August 3, 2022

Advocacy at Home: Tools and Tips for Meetings with Legislators In-District

What is an in-district visit? You meet with your elected official or their staff in the district instead of traveling to Washington, D.C. You share your expertise and experience and encourage the elected official to act on specific issue(s).

Requesting Your Meeting

  • Request a meeting via email and/or phone call to the elected official’s scheduler. Check here to find contact information for the D.C. and District offices.
  • Your meeting request should include: a range of times you are available to meet; your contact information; the fact that you are a constituent; and specific issue(s) or legislation you would like to discuss.

Preparing for Your Meeting

  • Check ACEP’s Advocacy and Media resources for the latest information on relevant issues.
  • There are three specific issues strategically chosen for timeliness and urgency. Prepare for your meetings by reviewing the included talking points and identifying a relevant personal story for each topic, if possible. The goal is to use your experience to personalize the need for a specific policy “ask,” such as urging a legislator to sponsor a bill.
  • Print any informational materials you may want to leave with the office.
  • Let the office know if you are planning to bring any colleagues, residents, medical students, etc. with you to the meeting. A maximum of four attendees is recommended.
  • If you are bringing anyone with you, discuss talking points, and which stories you want to share as examples, in advance.
  • Check your elected official’s website to familiarize yourself with their priority issues and anything that will help you relate your talking points and stories to their interests.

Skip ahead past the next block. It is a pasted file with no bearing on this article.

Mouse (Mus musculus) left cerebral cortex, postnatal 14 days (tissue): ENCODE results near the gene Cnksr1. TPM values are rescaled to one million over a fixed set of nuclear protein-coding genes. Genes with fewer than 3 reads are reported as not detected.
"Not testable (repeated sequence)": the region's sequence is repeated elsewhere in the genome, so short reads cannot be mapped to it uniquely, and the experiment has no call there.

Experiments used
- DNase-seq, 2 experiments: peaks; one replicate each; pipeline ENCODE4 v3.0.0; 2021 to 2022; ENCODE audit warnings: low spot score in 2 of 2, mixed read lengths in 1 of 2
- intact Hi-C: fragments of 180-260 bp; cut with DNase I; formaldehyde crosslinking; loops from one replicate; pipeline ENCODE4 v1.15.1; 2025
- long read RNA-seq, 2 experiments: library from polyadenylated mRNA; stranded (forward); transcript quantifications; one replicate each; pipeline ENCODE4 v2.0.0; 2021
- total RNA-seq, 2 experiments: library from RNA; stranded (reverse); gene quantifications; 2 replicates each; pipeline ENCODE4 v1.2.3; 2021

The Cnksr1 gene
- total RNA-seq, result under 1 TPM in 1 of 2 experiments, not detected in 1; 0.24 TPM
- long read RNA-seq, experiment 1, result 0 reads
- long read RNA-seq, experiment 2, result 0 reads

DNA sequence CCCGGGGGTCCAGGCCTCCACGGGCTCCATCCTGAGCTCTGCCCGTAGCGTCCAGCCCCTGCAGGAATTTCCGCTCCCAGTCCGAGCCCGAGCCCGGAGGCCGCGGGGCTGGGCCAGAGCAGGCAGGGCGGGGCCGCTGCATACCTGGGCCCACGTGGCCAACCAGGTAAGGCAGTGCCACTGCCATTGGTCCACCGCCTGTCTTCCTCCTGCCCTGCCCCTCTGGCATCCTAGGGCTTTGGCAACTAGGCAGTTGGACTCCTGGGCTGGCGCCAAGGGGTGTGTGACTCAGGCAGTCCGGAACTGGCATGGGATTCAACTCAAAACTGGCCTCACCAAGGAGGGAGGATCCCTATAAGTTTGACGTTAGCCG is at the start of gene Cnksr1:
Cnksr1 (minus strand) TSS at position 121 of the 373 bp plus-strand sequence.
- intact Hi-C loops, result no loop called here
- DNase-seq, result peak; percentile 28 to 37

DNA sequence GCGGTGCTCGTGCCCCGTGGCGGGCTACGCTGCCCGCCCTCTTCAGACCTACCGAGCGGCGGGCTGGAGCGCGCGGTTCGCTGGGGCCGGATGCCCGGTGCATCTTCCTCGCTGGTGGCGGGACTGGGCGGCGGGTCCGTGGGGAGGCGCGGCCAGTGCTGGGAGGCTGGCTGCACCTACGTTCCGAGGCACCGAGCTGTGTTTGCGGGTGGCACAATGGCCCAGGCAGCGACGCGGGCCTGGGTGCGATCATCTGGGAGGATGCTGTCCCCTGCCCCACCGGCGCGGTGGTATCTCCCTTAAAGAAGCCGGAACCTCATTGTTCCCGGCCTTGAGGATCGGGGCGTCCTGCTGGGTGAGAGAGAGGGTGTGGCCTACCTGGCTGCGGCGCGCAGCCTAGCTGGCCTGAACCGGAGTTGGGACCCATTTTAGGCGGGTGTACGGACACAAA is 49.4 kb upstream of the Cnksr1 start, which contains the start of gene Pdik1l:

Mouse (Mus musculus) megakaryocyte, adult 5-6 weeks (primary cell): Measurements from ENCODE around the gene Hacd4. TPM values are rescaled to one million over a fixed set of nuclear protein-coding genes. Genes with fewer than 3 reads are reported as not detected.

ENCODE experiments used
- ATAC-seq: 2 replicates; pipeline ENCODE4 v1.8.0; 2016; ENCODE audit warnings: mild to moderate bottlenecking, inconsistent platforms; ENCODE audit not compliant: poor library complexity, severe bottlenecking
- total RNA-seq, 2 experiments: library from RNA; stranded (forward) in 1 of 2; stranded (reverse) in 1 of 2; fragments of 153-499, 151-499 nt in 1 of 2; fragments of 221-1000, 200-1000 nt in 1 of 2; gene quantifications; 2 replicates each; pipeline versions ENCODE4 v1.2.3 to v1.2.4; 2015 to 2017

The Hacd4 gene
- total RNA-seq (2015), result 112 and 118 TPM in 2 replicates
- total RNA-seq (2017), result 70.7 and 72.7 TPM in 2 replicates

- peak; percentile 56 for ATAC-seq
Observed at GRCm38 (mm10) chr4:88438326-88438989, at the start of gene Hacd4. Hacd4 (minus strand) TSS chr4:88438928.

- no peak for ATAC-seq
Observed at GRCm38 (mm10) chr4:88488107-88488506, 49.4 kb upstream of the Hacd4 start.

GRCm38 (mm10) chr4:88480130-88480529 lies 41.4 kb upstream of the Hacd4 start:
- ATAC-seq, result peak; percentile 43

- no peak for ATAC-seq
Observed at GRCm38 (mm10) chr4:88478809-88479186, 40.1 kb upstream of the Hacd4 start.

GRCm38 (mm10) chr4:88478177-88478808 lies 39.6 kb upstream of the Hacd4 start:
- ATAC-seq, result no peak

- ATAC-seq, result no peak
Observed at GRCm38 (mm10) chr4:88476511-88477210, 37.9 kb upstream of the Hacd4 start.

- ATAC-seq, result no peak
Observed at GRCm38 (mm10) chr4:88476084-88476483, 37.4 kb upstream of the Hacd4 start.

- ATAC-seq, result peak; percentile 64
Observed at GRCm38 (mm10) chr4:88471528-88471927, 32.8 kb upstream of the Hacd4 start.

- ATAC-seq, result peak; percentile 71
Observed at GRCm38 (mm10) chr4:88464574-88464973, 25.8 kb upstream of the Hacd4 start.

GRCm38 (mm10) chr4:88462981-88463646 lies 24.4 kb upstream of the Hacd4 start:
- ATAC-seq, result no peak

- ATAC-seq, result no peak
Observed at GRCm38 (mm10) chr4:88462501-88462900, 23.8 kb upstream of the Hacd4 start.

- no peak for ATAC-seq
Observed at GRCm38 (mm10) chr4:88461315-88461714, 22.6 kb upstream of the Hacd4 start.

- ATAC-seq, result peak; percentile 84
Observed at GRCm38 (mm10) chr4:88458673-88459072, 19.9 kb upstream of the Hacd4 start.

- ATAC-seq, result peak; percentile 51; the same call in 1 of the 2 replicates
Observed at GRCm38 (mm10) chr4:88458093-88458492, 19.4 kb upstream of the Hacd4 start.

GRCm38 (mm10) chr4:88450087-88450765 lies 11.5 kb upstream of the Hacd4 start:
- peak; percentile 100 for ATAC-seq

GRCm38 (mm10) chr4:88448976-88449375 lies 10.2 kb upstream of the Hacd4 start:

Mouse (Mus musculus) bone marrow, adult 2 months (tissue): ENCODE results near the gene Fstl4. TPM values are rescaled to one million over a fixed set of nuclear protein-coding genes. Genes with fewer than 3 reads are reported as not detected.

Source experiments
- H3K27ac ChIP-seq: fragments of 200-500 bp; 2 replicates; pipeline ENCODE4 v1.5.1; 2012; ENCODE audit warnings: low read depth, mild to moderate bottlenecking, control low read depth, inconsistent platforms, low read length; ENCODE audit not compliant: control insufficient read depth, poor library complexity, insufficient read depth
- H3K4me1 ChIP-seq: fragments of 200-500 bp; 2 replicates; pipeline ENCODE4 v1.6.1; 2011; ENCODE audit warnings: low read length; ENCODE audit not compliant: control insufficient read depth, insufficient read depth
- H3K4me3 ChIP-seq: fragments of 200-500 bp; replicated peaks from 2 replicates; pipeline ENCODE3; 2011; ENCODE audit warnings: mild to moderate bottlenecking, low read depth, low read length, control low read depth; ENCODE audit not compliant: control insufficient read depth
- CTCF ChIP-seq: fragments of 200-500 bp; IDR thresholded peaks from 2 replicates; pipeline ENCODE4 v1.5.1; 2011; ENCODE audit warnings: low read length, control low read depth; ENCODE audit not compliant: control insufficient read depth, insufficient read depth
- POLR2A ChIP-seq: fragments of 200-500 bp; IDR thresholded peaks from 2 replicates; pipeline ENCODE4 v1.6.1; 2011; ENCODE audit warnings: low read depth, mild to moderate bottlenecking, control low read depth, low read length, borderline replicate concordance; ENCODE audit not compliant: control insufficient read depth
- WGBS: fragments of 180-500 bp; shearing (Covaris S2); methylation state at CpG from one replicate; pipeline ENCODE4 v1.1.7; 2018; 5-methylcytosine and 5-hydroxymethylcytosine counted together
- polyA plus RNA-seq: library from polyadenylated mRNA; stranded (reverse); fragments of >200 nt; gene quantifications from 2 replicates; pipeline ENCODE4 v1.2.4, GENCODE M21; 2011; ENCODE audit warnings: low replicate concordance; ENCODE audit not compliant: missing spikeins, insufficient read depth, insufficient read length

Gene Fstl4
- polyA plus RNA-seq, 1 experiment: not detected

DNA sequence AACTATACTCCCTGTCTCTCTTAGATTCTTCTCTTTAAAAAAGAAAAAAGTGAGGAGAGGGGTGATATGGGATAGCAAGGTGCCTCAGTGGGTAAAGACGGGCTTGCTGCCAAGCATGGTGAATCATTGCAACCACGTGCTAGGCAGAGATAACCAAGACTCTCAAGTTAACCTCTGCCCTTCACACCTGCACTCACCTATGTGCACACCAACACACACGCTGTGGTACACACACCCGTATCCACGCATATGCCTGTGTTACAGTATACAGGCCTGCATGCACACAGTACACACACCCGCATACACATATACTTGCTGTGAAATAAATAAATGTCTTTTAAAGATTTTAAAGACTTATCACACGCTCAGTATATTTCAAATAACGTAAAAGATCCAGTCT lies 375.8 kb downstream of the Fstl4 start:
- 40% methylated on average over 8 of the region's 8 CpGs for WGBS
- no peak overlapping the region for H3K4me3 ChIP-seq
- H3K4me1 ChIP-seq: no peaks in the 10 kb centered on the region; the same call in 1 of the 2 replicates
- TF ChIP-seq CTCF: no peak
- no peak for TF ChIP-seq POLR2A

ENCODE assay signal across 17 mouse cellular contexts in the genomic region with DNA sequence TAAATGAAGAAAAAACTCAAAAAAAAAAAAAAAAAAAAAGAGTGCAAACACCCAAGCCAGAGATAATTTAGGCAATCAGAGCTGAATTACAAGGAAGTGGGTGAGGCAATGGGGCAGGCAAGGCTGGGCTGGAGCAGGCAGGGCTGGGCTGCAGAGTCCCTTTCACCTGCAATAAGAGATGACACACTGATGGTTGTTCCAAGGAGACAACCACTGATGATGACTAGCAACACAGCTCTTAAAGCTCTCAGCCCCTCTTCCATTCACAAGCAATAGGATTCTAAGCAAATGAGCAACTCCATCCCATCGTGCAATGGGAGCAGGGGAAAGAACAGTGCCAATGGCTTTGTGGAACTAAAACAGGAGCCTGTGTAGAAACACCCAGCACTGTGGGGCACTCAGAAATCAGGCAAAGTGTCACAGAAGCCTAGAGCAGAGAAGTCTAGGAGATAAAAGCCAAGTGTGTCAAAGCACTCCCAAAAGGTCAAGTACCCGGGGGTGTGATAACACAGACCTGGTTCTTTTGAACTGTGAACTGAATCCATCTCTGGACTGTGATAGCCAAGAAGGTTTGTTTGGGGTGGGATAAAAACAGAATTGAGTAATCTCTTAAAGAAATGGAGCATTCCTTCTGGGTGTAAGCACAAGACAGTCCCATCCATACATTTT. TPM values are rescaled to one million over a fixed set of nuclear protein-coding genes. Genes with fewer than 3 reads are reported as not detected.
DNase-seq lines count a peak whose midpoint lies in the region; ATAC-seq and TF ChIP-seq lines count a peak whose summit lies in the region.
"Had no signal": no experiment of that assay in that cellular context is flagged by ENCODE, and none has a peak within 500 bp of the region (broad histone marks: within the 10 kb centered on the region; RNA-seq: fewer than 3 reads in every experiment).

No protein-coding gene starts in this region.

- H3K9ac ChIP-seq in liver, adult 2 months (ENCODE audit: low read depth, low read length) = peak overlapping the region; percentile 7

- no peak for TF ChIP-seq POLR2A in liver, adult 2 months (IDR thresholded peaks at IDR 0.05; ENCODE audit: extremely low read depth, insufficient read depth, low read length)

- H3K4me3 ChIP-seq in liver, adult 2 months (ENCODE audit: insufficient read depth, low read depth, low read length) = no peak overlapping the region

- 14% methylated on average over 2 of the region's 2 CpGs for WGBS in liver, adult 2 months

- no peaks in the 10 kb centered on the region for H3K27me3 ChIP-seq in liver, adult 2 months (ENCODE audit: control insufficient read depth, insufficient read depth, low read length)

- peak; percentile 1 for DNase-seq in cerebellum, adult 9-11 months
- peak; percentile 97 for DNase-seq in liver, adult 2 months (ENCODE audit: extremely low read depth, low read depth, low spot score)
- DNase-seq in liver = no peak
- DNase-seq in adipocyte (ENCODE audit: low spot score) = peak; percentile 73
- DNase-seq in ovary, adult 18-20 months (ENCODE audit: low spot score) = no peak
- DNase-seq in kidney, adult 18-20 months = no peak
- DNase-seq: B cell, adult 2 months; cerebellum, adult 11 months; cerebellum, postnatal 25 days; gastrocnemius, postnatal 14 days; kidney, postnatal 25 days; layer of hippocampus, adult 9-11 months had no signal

During Your Meeting

  • Bring ID in case you are asked for it when you arrive.
  • Silence your phone during the meeting but keep it available if you have an opportunity for a photo with your elected official. Please send any relevant photos to Liz Demorest in the ACEP D.C. office at
  • Be prompt and patient. Elected officials have tight schedules that may change. If your meeting changes to a meeting with staff, that is still valuable and worthwhile!
  • Start the meeting by introducing yourself, thank them for taking time to meet with you, and mention any personal connection you may have with the office.
  • Keep your remarks focused and stick to your planned topic. You will likely have 20 minutes or less with staff, and ten minutes or less with an elected official.
  • Provide personal and local examples of the impact of the legislation you are advocating for.
  • Thank them for any recent votes in support of ACEP priority issues.
  • If you do not know the answer to a question or if they request additional materials, this can be a great opportunity to follow up afterward and/or connect them with ACEP Advocacy staff. Please direct any questions or follow-up to Jeanne Slade in the ACEP DC office at

After the Meeting

  • Immediately after the meeting, debrief with anyone who joined you on how you feel it went, and agree on how and when to follow up.
  • Each person who participated in the meeting should send a personal thank you to the elected official and/or staff you spoke with. This can include follow up information and materials, or a timeline for sharing more information.

Share a summary of the meeting, and the response to your specific ask, with ACEP Advocacy staff at .

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